Assuming offensive missile technology never, ever advances, and that no new kinds of long-distance WMD's are ever developed.
posted by mkultra at 12:32 PM on May 29, 2007


Krrrlson,

It is not simply a matter of current vs. future technology. There are limits based in simple physics that preclude truly reliable and effective interceptors and tracking radar. This is why basic countermeasures built into ICBMs are so very effective, and will remain so, no matter how much money goes into R&D.
posted by uri at 12:42 PM on May 29, 2007


Well thank god for that. I was getting worried that with how calm and violence free the world has been, that the United States would use this as an opportunity to start scaling back it's defense spending.

The Russians having a weapon like this will ensure that we are well protected into the next half century.

As a completely unrelated query, who is selling this National Missile Defense Shield, and can I buy stock in their company?
posted by quin at 12:46 PM on May 29, 2007


Do these physical limits hold for more advanced (i.e. laser-based) interceptors? And what limits do you have in mind, anyway?
posted by Krrrlson at 1:03 PM on May 29, 2007


That's just silly. Current technology is not yet at a level where such a system is feasible. Within a few decades, it will be.

Today Iran's got hundreds of conventional Sunburst missiles that can sink any ship in the Persian gulf. Side mounted thrusters create a quasi-random lateral motion which makes them as unhittable as a knuckle-ball.

Against such a threat the Aegis weapons platform is useless. The U.S. flexes its naval muscles in the Persian Gulf, but it's all for show. If the shooting starts most of that tonnage will be sunk within a few hours.

In the three decades it will take to develop and deploy a new Aegis (I worked on the current one in the 1980s), the missile guys will still be two steps ahead.

What is silly is the idea that the nuclear upper hand can be maintained forever. The NPT - which requires ALL nations to disarm - is the only way forward.
posted by three blind mice at 1:10 PM on May 29, 2007 [1 favorite]


Wait, a missile that can penetrate a shield? This must be an unprescedented historical step in weapons technology.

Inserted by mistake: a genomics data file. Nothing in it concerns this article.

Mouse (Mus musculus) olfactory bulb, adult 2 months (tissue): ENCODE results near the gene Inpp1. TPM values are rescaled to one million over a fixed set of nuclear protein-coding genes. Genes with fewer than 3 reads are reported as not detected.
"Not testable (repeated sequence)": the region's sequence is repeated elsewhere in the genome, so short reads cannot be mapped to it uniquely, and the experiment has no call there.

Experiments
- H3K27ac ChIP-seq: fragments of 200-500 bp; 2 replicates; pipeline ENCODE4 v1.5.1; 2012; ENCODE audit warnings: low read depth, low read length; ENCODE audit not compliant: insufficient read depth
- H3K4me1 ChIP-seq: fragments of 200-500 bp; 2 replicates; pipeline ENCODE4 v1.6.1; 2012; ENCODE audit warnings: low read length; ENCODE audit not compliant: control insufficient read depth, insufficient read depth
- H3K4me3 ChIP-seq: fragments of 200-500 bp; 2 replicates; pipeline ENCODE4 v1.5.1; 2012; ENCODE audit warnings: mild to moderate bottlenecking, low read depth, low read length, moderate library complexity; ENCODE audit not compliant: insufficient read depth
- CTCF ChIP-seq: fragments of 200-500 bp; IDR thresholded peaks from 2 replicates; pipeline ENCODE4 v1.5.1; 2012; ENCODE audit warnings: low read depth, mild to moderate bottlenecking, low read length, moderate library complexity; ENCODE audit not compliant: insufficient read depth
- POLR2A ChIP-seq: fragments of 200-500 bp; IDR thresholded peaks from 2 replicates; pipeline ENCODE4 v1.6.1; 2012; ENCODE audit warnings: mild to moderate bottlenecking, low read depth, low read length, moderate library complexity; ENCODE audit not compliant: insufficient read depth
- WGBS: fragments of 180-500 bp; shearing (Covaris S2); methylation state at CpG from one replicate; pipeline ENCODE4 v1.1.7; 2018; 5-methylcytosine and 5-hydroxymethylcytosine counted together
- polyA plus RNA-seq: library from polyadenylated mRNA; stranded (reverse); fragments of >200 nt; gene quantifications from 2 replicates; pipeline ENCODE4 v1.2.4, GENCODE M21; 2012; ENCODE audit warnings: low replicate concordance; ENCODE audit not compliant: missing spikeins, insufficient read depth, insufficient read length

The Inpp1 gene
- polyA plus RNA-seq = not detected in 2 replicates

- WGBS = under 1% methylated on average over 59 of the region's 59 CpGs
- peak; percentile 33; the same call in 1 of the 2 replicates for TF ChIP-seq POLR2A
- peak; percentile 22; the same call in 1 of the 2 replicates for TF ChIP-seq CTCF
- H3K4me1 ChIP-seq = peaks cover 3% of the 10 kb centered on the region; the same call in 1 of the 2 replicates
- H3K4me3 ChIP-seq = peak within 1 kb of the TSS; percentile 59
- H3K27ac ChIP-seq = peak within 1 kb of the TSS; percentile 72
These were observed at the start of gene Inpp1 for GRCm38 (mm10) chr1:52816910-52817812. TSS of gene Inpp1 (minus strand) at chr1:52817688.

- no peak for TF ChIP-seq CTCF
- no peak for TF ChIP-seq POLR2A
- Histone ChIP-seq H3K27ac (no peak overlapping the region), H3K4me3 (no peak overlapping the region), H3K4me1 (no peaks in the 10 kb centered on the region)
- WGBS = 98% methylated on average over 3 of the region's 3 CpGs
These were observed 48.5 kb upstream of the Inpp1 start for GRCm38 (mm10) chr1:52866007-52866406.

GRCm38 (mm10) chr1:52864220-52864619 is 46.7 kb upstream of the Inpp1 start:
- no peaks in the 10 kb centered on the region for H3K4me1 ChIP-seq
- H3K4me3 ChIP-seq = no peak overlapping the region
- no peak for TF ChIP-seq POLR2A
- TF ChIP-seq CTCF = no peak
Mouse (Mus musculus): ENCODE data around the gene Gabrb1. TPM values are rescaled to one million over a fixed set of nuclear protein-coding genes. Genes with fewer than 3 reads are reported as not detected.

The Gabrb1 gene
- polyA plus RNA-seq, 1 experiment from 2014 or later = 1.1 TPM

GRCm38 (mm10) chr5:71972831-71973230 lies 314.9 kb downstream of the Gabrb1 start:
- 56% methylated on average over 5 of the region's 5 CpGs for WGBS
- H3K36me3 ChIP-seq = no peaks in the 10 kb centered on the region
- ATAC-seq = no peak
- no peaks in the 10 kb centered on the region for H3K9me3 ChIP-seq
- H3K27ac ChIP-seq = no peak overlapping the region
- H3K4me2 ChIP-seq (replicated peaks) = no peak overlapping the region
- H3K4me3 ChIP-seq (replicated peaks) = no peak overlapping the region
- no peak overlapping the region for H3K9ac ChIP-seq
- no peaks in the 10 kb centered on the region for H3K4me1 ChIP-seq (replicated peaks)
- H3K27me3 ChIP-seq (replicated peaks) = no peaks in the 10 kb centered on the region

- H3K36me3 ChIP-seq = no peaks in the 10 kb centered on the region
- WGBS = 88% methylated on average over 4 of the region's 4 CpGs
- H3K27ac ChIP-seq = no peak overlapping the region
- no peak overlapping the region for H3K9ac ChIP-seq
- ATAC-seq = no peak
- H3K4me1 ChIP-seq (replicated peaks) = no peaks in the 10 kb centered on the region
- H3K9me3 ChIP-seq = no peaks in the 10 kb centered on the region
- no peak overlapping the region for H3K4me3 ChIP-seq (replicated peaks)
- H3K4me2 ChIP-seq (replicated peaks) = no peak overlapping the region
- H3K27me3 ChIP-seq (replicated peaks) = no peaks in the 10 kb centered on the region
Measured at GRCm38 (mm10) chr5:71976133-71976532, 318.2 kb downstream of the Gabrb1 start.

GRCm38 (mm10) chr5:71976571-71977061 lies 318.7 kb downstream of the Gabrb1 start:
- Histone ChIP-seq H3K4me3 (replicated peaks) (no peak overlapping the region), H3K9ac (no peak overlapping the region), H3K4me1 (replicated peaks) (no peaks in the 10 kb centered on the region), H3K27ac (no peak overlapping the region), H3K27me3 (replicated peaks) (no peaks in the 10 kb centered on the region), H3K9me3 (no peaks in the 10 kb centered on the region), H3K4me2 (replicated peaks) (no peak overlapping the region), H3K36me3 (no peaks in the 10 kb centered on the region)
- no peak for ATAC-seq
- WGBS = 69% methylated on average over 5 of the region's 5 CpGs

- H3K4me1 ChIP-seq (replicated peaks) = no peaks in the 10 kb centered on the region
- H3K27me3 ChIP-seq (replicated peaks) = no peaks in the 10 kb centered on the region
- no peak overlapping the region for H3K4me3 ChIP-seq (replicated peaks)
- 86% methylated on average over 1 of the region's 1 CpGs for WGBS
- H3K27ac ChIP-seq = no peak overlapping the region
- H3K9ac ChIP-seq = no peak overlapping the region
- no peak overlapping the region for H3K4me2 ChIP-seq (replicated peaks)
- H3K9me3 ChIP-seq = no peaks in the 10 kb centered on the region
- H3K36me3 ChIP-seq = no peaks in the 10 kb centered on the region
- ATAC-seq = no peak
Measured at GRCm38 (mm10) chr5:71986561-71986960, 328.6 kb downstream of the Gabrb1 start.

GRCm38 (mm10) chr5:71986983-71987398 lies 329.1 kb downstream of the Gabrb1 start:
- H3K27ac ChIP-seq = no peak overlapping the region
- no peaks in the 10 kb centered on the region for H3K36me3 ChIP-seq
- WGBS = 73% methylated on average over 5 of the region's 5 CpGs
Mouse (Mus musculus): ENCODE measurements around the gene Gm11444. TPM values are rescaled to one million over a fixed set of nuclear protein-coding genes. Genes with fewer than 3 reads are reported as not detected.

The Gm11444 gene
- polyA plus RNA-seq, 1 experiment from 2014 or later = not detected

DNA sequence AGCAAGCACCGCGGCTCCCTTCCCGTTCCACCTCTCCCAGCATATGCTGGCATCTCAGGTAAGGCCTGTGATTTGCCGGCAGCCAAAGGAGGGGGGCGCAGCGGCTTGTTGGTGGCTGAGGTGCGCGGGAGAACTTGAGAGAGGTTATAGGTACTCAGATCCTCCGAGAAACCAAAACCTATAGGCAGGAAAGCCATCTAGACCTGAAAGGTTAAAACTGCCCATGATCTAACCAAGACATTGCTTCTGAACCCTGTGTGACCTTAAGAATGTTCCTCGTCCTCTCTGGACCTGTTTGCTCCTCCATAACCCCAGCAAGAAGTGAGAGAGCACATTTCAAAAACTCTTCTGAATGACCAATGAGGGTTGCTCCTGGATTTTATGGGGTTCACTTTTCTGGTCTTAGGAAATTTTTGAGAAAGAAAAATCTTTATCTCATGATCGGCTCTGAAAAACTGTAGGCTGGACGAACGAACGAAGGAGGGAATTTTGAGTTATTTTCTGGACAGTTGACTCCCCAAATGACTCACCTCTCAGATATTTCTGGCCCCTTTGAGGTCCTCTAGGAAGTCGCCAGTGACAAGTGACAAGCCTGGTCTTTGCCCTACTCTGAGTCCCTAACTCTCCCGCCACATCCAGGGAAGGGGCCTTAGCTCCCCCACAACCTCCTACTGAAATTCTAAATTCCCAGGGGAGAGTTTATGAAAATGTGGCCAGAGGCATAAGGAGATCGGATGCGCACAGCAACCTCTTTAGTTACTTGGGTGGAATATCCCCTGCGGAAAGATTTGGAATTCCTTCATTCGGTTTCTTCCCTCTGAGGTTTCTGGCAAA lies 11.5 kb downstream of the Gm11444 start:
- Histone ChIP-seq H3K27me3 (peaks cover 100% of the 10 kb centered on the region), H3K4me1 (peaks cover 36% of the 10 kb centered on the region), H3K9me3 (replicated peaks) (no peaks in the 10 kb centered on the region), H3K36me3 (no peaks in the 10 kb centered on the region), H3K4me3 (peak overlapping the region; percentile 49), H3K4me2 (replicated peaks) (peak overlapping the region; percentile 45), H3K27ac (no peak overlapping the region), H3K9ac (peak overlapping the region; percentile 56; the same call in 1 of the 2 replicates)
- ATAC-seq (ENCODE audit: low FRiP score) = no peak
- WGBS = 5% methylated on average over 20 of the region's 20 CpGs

(I’m with TBM et.al, missile tech will be more economical to advance, and thus more advanced, than any shielding for some time in the future, barring radical change. Hell, most armor was outclassed by the longbow even before gunpowder. It took the internal combustion engine to make armor somewhat feasible again, even so the modern emphasis is still on mobility)

“Isn't the whole idea that it's targeted towards a single-launch by rogue-state at best technology?”

Which is where it still fails. The presumption is they couldn’t get their hands on evasion and decoy technology, even though they could garner some nuclear tech. Pipe dream really. Gotta go with the NPT and conventional enforcement of it. Really, one of the few circumstances in which I see it worth going to war over.
(But that’d be a more generally agreed upon sort of sanctioned war, not the go it alone “we think this guy is nuts so were gonna geddim” kind.)
And you still have enough nukes in play that a rogue state would be a wasteland if they launched.
The scary scenario is a group launching a missile from an otherwise innocent country (or a dupe, etc.). But there are plenty of pro-active things going on to prevent that. I’d be more in favor of an augmentation of special forces and the state department and basic manpower in espionage that I’d be for this program.
posted by Smedleyman at 1:29 PM on May 29, 2007 [1 favorite]


I have to step away from my computer for a bit, so I'll have to go with the short answer:

Yes

With laser systems, the energy output required is enormous and very range-limited due to diffraction, particularly inside the Earth's atmosphere. Still, for the sake of argument, I'll set aside the monumental nature of those hurdles.